Updated 11/24/20: The controversial Certificate of Need (CON) program in Michigan is in question through several new bills that passed the Michigan Senate in February 2020.  It has yet to be decided in the House.  The debate has been ongoing and seems to be getting more and more heated with those against it arguing for an open market approach to drive down cost and those for it are claiming that the medical industry needs to be regulated to keep a high standard of care at an affordable cost.

All Things Touchless Boosts Protections for Onsite Staff

Through the pandemic, business leaders have learned that the importance of making work spaces safer within a commercial, industrial or institutional building and still be functional for workers, students, patients, patrons, clients, or whoever else may cross the threshold. Now, winter is predicted to elevate the Covid-19 spread as people are spending more time indoors sharing air. Even though many Michigan businesses are still closed from the shutdown or limited because they have made it possible for their work force to force work from home, some industries can’t have their staff working from home, schools have been going between open and closed as they navigate the infection levels, and healthcare offices are still restricting their service and who can come in the building. As these entities plan for the long haul of whatever amount of time the virus is going to be inflicting us, the keys of working at the “office” are separation, clean air, and making more things “touchless” in the business space – AKA All Things Touchless.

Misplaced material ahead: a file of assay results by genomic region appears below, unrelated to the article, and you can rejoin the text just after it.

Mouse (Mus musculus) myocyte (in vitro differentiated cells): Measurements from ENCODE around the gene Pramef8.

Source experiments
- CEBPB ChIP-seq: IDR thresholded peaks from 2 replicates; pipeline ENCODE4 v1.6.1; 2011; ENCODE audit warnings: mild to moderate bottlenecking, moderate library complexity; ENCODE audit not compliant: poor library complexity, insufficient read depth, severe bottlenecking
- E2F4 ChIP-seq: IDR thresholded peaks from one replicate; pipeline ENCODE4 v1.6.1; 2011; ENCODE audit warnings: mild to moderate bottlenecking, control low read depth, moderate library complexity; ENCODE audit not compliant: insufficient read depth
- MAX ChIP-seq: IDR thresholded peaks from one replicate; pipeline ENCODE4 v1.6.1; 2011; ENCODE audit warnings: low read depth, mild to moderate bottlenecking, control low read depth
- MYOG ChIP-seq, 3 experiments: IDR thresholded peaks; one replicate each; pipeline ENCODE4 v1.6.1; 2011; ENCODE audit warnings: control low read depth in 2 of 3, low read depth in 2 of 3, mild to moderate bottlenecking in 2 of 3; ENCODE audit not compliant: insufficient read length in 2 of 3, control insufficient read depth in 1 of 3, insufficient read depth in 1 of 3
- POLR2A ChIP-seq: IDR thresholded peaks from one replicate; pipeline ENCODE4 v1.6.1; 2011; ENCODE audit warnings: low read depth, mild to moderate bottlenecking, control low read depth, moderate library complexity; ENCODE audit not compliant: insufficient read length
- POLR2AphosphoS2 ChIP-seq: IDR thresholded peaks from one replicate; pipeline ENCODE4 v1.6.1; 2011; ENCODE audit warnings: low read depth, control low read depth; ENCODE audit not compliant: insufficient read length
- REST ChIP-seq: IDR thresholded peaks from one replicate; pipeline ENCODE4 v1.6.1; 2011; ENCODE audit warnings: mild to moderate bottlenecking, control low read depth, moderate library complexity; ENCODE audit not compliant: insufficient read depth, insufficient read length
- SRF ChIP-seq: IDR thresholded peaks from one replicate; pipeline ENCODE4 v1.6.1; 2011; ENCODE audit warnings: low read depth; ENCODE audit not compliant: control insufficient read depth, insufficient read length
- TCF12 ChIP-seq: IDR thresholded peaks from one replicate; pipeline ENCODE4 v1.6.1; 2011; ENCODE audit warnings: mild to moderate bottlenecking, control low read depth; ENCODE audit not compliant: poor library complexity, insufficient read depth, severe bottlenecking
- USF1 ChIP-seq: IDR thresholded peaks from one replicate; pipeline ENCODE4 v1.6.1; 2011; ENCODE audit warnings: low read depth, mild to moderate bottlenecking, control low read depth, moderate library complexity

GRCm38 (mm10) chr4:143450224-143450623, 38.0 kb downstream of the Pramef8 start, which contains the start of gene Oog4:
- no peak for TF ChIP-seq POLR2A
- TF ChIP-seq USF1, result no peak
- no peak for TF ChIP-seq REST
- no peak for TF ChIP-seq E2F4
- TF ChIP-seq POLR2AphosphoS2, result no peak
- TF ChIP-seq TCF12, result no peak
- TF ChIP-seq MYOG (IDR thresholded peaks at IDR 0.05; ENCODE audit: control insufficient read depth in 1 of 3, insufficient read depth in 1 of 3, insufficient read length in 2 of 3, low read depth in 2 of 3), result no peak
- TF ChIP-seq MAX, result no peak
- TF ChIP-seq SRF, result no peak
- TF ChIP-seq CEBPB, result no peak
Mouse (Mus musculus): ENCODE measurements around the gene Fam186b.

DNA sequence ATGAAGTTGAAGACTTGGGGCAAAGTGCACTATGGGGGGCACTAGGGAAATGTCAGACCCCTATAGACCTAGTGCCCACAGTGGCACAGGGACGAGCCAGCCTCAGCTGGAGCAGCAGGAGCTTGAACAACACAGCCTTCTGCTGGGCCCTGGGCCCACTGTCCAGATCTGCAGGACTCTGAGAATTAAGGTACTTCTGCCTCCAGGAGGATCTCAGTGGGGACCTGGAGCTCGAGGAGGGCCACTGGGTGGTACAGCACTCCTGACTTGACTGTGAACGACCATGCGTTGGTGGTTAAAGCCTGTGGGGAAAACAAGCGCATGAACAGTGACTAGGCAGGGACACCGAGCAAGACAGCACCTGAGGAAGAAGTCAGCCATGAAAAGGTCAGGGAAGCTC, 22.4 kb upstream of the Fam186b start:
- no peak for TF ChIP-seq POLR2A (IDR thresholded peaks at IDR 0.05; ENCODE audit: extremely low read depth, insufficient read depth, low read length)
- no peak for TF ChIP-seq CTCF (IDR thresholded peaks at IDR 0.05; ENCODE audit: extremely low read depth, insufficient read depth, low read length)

Fire Resistant Building Elements for Business Owners

To prepare for Fire Prevention Week the beginning of October, we have compiled information about making a business structure more fire resistant.

Michigan Schools Making Space for Robotics

At the 2018 FIRST Robotics World Championships in Detroit, there were 601 teams from Michigan. To say that robotics is growing quickly is an understatement. Through grants, bond programs, and sponsorships, Michigan School Districts are making room on their campuses to support those teams. The makerspace, as these rooms are more broadly called, can include a robotics lab. These areas are “dependent on the size of the robotics involved”, according to Douglas Rich of spaces4learning.com in his article, Designing Robotics Labs.   “There is no difference between learning to program a demonstration robot or full-size robotics arm; so many schools choose the smaller robots to save space and money”.

Expert Says Take Advantage of Large Rebates to Convert to LED Lighting

Light-Emitting Diode (LED) bulbs are the most efficient light option on the market, and energy companies are making them more affordable for residential and commercial clients. The market cost can seem prohibitive for business owners with hundreds of bulbs to convert, despite the fact that LED lights last much longer and use significantly less energy. In 2019, 10.4% of electricity costs in the U.S. came from lighting our businesses.1   This figure has been trending downward from 38% in 2003 for commercial buildings2.